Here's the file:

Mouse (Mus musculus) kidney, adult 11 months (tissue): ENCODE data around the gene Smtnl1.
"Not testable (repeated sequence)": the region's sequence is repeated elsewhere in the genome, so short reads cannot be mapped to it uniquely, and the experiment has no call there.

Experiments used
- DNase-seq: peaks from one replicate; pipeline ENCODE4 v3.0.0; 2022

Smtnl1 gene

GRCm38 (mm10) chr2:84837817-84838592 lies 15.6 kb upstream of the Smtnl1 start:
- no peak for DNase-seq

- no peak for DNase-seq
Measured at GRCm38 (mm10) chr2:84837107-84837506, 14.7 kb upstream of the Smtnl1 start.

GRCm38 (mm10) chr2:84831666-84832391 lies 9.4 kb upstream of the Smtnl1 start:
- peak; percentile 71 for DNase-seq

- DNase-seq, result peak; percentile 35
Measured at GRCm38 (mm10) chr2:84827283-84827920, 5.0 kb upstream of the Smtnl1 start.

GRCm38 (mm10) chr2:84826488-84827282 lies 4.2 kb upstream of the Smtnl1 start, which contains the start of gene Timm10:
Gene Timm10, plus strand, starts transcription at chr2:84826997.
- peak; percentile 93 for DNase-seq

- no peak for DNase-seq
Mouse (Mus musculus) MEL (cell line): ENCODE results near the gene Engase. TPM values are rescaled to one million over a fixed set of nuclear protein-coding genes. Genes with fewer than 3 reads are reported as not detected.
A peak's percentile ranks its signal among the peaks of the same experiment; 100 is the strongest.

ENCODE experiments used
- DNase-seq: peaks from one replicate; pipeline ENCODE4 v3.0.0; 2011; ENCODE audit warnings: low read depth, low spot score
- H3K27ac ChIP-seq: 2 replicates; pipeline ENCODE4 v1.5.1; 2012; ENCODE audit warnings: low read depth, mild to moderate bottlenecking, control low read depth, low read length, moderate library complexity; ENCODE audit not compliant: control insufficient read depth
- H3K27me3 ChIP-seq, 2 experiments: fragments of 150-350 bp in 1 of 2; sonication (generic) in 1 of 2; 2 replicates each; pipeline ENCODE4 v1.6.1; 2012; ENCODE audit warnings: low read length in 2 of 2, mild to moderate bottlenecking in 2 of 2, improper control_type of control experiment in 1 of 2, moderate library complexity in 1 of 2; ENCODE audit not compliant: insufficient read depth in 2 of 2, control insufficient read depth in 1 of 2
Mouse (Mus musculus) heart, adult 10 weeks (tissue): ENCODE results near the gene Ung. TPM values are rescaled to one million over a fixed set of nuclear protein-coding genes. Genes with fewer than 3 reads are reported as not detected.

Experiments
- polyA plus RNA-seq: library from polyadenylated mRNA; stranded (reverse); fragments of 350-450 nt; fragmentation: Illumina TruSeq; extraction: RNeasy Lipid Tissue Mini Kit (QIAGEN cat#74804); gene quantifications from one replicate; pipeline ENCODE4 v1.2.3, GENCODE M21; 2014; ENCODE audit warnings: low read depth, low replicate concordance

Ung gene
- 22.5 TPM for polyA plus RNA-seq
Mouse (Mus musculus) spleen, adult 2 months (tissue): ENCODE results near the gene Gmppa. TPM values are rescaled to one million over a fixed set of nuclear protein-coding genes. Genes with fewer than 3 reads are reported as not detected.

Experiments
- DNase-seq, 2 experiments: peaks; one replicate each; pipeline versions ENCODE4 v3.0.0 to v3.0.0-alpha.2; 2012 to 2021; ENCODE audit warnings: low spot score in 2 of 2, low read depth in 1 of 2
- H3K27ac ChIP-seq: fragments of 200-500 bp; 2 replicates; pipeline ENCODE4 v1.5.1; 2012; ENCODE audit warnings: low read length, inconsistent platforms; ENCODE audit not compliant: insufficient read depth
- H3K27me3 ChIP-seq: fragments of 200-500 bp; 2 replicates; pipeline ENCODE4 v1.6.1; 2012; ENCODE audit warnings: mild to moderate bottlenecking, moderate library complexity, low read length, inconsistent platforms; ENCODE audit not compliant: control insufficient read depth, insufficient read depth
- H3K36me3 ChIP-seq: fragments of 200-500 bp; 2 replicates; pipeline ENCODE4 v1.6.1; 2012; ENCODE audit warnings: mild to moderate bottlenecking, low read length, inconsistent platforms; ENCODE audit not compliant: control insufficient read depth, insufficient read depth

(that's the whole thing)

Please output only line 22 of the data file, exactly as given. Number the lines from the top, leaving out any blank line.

- H3K27ac ChIP-seq: 2 replicates; pipeline ENCODE4 v1.5.1; 2012; ENCODE audit warnings: low read depth, mild to moderate bottlenecking, control low read depth, low read length, moderate library complexity; ENCODE audit not compliant: control insufficient read depth